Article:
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MS and Pregnancy:
Pregnancy Hormone Holds Hope for Treatment
by Rachel Adelson

Pregnant women with MS may have done the larger MS community a big favor, simply by feeling pretty good. Noting how exacerbations are rare during the last two trimesters, MS researchers, notably UCLA's Rhonda Voskuhl, MD, wondered what caused the protective effect of pregnancy.

Dr. Voskuhl's team focused on estriol, a form of the hormone estrogen that rises to high levels during pregnancy. Estriol is known to alter the immune system. "There's a natural shift," Dr. Voskuhl explained, "so the mother's immune system won't reject the 'foreign' baby. This shift also means the immune system is not as likely to attack the mother's central nervous system."

In a pilot study funded by the National MS Society, Dr. Voskuhl gave six months of estriol-which can be taken orally-to 12 non-pregnant women, half with relapsing-remitting and half with secondary-progressive MS. The trial had a "crossover" design, so all 12 received the treatment. MRI images revealed a striking 80% drop in inflammatory lesions in the six women with relapsing-remitting MS while they were on the active treatment. "This is within the realm of the beta interferon and glatiramer acetate drugs," said Dr. Voskuhl. Inflammatory protein levels also went down. The six women with secondary-progressive MS did not improve significantly.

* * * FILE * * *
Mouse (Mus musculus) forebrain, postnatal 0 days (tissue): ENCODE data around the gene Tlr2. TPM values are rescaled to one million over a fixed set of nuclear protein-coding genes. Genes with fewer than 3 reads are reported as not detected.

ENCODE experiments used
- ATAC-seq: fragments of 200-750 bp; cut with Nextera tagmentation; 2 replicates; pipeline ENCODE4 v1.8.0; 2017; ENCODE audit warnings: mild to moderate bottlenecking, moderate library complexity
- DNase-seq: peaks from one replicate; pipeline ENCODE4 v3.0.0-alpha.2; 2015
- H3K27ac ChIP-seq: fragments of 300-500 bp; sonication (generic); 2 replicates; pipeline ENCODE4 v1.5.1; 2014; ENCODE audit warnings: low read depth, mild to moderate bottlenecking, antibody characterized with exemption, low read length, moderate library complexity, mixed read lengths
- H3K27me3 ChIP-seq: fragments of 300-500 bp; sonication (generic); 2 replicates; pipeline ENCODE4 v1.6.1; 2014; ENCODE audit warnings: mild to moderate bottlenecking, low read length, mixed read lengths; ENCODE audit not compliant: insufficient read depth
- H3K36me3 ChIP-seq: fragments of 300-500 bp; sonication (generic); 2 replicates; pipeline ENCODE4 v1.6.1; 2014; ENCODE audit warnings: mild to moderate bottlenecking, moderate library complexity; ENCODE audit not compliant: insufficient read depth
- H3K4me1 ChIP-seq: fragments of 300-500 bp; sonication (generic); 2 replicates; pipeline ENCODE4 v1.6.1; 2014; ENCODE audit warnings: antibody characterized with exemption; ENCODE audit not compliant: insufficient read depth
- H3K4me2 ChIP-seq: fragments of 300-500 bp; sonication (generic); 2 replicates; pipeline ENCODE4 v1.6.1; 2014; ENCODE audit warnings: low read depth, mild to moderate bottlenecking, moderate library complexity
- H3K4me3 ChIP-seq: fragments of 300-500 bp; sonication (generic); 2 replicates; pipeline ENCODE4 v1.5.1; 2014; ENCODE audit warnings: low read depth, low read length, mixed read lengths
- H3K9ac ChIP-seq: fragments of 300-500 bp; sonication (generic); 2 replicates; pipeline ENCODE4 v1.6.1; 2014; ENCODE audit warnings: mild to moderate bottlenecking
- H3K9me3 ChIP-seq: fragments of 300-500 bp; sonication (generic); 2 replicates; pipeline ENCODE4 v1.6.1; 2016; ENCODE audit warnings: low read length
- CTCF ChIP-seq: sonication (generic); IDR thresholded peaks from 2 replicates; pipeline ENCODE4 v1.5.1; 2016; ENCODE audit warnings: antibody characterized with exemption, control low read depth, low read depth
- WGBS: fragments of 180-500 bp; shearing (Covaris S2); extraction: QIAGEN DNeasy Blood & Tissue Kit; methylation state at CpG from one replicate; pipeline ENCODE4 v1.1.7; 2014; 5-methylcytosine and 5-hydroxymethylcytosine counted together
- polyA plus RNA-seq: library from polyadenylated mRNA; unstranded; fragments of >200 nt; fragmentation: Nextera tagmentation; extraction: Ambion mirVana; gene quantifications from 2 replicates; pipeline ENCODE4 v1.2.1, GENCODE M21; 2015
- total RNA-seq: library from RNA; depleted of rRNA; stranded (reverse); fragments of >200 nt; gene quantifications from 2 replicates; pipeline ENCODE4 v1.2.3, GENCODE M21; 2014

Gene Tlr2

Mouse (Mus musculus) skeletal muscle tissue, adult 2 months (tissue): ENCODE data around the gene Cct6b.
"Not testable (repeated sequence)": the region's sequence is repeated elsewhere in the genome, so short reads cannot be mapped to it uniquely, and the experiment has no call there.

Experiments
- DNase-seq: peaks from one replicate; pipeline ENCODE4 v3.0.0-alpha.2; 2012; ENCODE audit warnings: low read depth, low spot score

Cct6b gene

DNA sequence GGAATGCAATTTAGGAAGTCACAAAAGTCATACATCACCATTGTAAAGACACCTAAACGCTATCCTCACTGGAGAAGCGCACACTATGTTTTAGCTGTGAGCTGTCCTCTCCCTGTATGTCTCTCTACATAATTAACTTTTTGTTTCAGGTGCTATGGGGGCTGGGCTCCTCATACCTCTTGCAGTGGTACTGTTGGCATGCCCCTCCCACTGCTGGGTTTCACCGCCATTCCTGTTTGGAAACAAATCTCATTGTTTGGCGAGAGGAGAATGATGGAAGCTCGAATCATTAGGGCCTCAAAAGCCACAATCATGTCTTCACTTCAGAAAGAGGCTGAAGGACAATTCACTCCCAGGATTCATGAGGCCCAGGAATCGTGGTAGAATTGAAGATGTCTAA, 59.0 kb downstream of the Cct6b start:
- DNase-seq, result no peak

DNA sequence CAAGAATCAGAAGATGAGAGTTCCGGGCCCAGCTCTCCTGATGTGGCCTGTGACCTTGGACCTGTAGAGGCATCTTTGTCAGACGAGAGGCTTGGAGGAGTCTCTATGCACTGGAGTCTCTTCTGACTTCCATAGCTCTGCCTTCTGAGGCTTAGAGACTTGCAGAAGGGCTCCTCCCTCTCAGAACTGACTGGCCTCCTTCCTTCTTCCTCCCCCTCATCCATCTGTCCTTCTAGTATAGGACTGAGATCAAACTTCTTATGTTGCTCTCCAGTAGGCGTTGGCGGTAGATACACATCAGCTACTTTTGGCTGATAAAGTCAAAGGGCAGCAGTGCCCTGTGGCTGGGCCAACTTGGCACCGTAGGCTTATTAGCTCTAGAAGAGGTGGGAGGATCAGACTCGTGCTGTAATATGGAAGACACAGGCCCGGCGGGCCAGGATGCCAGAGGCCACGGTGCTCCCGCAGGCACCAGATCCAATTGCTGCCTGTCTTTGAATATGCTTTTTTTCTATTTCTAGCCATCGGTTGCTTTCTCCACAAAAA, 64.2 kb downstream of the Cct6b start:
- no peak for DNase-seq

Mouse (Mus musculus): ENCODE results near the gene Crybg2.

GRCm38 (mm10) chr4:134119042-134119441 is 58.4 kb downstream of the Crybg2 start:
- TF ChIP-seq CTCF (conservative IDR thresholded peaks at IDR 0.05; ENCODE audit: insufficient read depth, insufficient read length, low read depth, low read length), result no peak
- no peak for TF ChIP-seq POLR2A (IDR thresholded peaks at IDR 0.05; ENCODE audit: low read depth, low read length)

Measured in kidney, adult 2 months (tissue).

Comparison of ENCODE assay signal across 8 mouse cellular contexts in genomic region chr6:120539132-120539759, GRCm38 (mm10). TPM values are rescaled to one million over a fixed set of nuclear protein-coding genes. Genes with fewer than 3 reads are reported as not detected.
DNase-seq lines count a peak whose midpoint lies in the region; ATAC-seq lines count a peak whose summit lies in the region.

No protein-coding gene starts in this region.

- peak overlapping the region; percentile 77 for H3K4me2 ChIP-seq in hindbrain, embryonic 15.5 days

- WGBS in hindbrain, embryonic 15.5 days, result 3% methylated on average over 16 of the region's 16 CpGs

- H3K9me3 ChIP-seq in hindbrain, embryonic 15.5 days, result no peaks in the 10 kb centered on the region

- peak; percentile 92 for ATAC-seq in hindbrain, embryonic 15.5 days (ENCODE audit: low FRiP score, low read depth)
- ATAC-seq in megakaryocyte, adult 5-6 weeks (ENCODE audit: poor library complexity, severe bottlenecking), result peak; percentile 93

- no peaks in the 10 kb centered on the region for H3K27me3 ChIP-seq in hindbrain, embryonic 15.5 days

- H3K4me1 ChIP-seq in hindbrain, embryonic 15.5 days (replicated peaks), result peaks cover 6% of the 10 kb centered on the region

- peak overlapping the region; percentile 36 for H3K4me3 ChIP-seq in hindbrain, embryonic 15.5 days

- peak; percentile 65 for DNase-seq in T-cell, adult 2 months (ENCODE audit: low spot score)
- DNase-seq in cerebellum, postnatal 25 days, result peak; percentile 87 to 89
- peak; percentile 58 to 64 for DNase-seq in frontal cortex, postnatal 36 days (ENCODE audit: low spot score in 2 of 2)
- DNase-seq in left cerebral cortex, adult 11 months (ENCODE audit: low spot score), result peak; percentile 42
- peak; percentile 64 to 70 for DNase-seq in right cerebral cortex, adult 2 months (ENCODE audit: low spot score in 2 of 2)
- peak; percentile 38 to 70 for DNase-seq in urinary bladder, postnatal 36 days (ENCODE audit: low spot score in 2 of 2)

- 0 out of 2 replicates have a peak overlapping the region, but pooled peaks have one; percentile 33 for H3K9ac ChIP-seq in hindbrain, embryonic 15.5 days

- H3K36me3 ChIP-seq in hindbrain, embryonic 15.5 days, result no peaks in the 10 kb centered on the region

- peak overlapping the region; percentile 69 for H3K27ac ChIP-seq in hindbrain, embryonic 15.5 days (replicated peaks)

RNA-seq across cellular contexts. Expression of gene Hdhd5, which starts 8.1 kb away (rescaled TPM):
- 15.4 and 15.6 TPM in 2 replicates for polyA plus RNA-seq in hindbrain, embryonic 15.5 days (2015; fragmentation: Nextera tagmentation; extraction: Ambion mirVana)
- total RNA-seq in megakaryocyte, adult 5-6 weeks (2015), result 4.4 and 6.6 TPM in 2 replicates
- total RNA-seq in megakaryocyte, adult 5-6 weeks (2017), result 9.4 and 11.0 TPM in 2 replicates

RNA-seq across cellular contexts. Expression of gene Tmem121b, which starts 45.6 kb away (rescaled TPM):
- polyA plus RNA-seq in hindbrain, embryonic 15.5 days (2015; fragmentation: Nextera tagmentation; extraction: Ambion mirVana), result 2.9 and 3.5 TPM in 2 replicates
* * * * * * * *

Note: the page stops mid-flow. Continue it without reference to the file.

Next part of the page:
Dr. Voskuhl plans a longer trial for 70 women, starting this summer. If the results confirm estriol's benefit on MRI results and immune responses, then researchers will conduct still larger studies for three to five years. Only longer studies can establish whether estriol can also reduce relapse rates and whether or not it is safe for long-term use. If it proves both effective and safe, it would be an oral treatment for MS.

That delivery method is crucial. "The beauty of this is that it's not given as a shot. It's a pill a day," Dr. Voskuhl said. A pill could be more readily accepted by more patients, more quickly-meaning more would begin treatment right after diagnosis. "Ultimately, earlier treatment would be expected to lead to less disability," Dr. Voskuhl said.

 

 
     
 
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  Last updated May 2006  
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